Important Tax Deductions For Home-Based Businesses

A woman business owner works on her laptop sitting on her home floor.
| 03.31.22
Susan G.

You’ve been making a go of your business right from your home. Maybe the pandemic made you consider it, or perhaps it was something you were always working toward. It makes sense for so many different types of business, from digital agencies to fine art and more. As we enter April, you may be wondering if there are any tax deductions you’re missing. While home mortgage interest, real estate taxes, utilities, maintenance, rent, depreciation, and property insurance are not deductible business expenses, we suggest a few deductions that can work for you!

Tax Deductions For Home Offices And Businesses

Exclusive Use Test and Regular Use Test. A key guideline that determines whether a home office tax deduction is acceptable for your home-based business is called the Exclusive Use Test by the Internal Revenue Service (IRS). According to the test, you must use a specific area of your home only for business. Meaning it is a separate room or space. The space doesn’t need to be marked off by a permanent partition, but you won’t pass the IRS Exclusive Use Test if the area is used for both business and personal purposes.

If your home business’s work location in your home passes the Exclusive Use Test, then you can proceed to deduct the related expenses on Form 1040 or Form 1040-SR. There are a few exceptions to the Exclusive Use Test. If you use part of your home as a daycare facility, or if you sell products as your business and you store your inventory in a separate space in your home exclusively, you automatically pass the test.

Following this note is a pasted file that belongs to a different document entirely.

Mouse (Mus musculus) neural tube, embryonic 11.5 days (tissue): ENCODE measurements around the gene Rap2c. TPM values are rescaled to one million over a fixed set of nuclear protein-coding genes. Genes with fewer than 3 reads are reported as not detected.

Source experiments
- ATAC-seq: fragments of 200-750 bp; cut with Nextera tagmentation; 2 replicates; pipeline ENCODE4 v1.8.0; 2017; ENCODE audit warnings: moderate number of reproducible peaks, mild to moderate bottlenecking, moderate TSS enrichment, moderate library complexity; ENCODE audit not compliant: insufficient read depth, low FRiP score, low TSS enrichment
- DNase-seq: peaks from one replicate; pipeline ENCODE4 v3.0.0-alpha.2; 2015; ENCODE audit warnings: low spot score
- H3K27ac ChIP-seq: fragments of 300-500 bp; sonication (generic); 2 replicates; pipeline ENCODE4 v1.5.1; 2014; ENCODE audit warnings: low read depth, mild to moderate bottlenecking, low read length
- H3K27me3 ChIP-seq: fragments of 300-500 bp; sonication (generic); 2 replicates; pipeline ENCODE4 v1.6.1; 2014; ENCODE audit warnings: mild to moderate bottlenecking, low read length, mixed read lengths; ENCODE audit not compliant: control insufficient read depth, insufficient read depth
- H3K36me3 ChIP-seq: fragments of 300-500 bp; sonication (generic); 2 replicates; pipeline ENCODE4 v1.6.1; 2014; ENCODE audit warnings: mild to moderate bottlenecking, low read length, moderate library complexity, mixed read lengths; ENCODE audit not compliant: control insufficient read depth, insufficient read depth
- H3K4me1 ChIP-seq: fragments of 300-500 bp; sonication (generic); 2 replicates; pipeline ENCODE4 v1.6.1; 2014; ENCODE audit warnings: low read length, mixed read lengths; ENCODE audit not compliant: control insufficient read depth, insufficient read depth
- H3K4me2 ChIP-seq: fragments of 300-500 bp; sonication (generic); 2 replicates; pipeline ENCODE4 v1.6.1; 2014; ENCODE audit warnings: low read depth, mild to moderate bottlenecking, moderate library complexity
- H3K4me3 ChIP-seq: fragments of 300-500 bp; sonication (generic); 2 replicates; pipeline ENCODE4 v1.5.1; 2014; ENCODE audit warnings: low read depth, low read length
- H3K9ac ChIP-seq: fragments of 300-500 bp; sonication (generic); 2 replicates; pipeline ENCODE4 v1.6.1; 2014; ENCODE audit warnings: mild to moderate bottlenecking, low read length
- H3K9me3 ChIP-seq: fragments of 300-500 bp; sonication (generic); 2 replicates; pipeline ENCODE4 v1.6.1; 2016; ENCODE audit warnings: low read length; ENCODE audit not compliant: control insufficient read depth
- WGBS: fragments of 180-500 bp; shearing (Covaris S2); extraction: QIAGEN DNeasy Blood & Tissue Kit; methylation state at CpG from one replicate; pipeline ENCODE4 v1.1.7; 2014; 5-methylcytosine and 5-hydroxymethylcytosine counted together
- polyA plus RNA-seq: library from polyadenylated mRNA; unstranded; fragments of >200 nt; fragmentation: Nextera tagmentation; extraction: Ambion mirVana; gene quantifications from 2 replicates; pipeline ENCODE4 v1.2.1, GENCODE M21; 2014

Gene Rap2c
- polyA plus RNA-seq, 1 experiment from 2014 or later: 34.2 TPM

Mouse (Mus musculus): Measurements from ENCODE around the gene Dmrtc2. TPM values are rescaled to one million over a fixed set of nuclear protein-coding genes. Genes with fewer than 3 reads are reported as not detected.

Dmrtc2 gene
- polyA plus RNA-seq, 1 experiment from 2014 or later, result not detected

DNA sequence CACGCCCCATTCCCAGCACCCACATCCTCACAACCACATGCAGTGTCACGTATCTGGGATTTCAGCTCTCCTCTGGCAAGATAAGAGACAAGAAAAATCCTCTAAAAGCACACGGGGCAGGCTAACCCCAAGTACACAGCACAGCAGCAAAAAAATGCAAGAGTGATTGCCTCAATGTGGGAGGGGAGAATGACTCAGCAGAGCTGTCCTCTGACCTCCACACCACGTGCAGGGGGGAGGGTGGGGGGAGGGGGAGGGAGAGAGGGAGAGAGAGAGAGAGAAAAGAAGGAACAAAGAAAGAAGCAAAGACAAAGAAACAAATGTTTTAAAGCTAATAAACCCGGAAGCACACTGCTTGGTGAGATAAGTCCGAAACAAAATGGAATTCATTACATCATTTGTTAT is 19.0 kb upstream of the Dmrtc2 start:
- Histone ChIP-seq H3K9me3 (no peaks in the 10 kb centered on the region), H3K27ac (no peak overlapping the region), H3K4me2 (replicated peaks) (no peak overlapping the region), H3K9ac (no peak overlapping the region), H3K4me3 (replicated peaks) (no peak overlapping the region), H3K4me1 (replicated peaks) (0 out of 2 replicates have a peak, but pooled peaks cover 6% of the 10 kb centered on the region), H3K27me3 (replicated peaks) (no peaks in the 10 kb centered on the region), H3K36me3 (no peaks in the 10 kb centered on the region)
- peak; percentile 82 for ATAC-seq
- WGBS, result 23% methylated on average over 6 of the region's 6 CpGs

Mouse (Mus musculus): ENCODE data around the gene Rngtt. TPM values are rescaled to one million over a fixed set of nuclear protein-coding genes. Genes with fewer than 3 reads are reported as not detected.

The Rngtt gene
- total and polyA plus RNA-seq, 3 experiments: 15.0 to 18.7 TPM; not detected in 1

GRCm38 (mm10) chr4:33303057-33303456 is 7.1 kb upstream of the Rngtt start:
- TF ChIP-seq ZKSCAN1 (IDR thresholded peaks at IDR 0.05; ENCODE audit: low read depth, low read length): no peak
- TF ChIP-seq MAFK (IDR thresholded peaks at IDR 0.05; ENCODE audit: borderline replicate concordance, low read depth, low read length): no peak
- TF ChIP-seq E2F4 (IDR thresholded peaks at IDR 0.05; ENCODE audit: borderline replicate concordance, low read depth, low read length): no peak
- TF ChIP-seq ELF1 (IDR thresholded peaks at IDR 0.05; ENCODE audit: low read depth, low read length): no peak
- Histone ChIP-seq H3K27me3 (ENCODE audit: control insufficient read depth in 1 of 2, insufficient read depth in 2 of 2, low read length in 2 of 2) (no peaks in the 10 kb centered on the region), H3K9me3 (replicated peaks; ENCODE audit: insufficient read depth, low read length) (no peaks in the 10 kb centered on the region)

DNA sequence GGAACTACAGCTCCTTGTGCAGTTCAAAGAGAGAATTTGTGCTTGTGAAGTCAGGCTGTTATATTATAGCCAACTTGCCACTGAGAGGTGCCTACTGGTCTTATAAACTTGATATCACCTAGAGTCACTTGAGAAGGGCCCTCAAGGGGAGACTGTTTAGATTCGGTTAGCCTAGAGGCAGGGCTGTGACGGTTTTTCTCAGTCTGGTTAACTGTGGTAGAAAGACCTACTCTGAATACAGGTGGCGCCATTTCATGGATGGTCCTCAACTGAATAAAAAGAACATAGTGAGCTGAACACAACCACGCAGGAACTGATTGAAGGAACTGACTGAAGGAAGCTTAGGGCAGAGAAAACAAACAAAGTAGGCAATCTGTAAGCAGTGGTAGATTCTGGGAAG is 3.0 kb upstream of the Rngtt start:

The Regular Use Test is similar. If you have an area of your home exclusively for your business’s use that passes the Exclusive Use Test, that doesn’t necessarily mean you use it regularly. The Regular Use Test ensures that you use your home business area often—more than once or twice a month, for example.

Calculate the Deduction for Home Expenses. To make this calculation, you’ll want to figure out the percentage of your home that you use for your business. Measure the area you have dedicated to your business work and divide that square footage by the total square footage of your home. Multiply that answer by 100, and you have the percent of your home used for your business. What do you do with that information? Use this percentage to claim a portion of these expenses:

  • Utilities like internet, heating and cooling, phone, and electricity.
  • Homeowner’s insurance.
  • Mortgage insurance and interest.

Home repairs. Can you deduct home repair work as a business deduction? Possibly. If the repair work was performed directly in the area you use for your business, absolutely! If the repair work was not done in your home office area, but it indirectly benefits your home office or allows your home-based business to continue, use the calculated percentage for deduction in the previous section to determine what percentage of the repair cost can be deducted.